ROCKFORD (WIFR) -- Rockford College has received continued funding for a grant from the U.S. Library of Congress (LOC).
The new annual award for $160,000 in 2011 will help teach both prospective and current educators how to use the library’s vast collection of online primary sources to enrich their classroom instruction. The college is one of only 26 institutions in 12 states to be accepted into the Library of Congress’ Teaching with Primary Sources (TPS) program.
TPS is a federal teacher training project that teaches instructors how to access primary sources—actual records that have survived from the past like letters, photographs, articles of clothing and music. They are different from secondary sources, which are written account of events sometime after they happen.
“This is the third year of Rockford College's association with the Teaching with Primary Sources program. It has become a vital part of our teacher education program. Both pre-service and in-service teachers are utilizing the Library's massive collection of digitized primary sources as they plan for instruction,” says Debra Dew, Ph.D., project director and associate professor of education at Rockford College
According to Dr. Dew, some 15 million primary sources have been put online by the Library of Congress, and more are being added every day. The additional $160,000 grant supports the previous year’s funding for the program, and will be used to provide professional development workshops, compensate workshop presenters, pay stipends to faculty who integrate TPS projects in their courses and cover salary expenses. The cumulative total of the grant has reached $620,000 since it was put in place in 2008.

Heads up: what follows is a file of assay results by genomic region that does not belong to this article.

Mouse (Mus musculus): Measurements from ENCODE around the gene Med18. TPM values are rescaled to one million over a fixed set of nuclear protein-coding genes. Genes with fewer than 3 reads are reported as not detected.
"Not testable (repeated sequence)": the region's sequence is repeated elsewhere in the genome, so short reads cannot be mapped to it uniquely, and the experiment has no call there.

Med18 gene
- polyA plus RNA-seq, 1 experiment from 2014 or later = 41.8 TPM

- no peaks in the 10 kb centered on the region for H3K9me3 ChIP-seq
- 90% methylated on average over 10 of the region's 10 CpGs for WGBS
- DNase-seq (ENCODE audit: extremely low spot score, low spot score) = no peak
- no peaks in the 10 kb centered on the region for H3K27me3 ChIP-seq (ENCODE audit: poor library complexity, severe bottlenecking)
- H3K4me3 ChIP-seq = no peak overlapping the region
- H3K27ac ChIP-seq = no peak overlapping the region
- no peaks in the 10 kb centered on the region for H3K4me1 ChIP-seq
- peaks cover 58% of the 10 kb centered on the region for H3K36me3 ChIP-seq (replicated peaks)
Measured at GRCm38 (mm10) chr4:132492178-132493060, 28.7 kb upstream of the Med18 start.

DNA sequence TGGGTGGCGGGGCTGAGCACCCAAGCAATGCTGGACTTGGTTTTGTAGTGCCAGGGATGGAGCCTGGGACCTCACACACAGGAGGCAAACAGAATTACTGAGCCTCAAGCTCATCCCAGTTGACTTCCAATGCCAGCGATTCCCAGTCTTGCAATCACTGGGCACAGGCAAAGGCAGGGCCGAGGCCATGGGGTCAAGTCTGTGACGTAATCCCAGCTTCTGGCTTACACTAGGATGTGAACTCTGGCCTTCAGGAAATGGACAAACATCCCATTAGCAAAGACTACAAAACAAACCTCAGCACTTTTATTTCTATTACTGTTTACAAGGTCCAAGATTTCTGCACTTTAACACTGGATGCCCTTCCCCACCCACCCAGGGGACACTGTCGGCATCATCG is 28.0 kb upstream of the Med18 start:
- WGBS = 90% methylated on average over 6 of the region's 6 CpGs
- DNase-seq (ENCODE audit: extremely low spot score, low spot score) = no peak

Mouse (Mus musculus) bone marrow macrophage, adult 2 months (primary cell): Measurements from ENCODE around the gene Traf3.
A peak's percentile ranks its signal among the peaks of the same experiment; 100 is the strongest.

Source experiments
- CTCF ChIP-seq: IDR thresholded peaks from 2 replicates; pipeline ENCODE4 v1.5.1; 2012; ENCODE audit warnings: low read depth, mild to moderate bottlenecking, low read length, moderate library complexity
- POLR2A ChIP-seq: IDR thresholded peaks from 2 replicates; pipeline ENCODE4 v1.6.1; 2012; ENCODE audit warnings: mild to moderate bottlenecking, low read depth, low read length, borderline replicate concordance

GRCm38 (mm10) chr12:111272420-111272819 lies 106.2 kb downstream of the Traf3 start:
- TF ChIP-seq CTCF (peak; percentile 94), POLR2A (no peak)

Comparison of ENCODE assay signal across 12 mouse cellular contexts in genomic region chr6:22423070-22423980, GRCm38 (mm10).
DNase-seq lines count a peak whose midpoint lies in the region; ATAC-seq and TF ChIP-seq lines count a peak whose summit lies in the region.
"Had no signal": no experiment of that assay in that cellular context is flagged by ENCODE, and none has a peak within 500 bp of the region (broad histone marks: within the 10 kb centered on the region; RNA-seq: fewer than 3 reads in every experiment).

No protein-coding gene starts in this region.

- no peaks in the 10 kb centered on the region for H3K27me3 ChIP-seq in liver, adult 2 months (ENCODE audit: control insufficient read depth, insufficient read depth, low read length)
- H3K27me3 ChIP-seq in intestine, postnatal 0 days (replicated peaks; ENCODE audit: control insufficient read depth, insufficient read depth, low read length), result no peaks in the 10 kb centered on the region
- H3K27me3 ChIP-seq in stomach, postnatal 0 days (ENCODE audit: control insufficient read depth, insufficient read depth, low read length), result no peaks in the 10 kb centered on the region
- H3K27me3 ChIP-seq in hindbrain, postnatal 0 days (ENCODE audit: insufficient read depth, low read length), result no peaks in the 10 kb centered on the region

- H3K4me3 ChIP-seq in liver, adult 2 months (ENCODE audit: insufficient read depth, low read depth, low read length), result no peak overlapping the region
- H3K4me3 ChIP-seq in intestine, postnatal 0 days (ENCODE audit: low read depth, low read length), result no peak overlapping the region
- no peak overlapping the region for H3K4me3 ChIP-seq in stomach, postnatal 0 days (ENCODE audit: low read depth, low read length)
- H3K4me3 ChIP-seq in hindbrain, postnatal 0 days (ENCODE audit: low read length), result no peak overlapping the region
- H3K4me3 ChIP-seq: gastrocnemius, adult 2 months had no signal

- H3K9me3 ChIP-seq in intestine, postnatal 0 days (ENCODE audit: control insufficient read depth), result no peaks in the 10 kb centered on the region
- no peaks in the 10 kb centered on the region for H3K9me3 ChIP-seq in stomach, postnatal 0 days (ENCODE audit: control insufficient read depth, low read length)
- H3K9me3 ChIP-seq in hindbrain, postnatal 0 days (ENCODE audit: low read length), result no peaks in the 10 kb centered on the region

As part of the TPS project, area K-12 teachers will also have a chance to learn more about teaching with primary sources through face-to-face classroom instruction, workshops, and seminars. The goal is to make educators in Northern Illinois fully aware of the opportunities and value of LOC primary resources.
Education experts point to distinct benefits from using primary sources. Jacki Lutzow, third grade teacher at Marsh Elementary in Rockford, says “I have begun using the LOC as a springboard for many subjects, and as a result, the majority of my students will not only have a wider range of experiences; they will have a solid strategy for answering extended questions on the state testing.”
Susan Uram, who teaches at Spectrum School in Rockford notes, “TPS was hands down the most valuable graduate class I have taken while working on my masters degree. Witnessing my students discover, make comparisons, and synthesize information from primary sources has been a leap in the right direction for all of us. TPS was the tool that helped me breathe the life of the past into my classroom today.”